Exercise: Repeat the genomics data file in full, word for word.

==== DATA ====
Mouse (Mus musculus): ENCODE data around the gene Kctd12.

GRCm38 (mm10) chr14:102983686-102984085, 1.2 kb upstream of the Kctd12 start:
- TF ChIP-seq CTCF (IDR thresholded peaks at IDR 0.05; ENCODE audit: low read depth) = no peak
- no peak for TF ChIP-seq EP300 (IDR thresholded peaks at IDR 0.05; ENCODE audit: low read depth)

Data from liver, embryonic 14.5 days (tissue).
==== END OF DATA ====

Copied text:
Mouse (Mus musculus): ENCODE data around the gene Kctd12.

GRCm38 (mm10) chr14:102983686-102984085, 1.2 kb upstream of the Kctd12 start:
- TF ChIP-seq CTCF (IDR thresholded peaks at IDR 0.05; ENCODE audit: low read depth) = no peak
- no peak for TF ChIP-seq EP300 (IDR thresholded peaks at IDR 0.05; ENCODE audit: low read depth)

Data from liver, embryonic 14.5 days (tissue).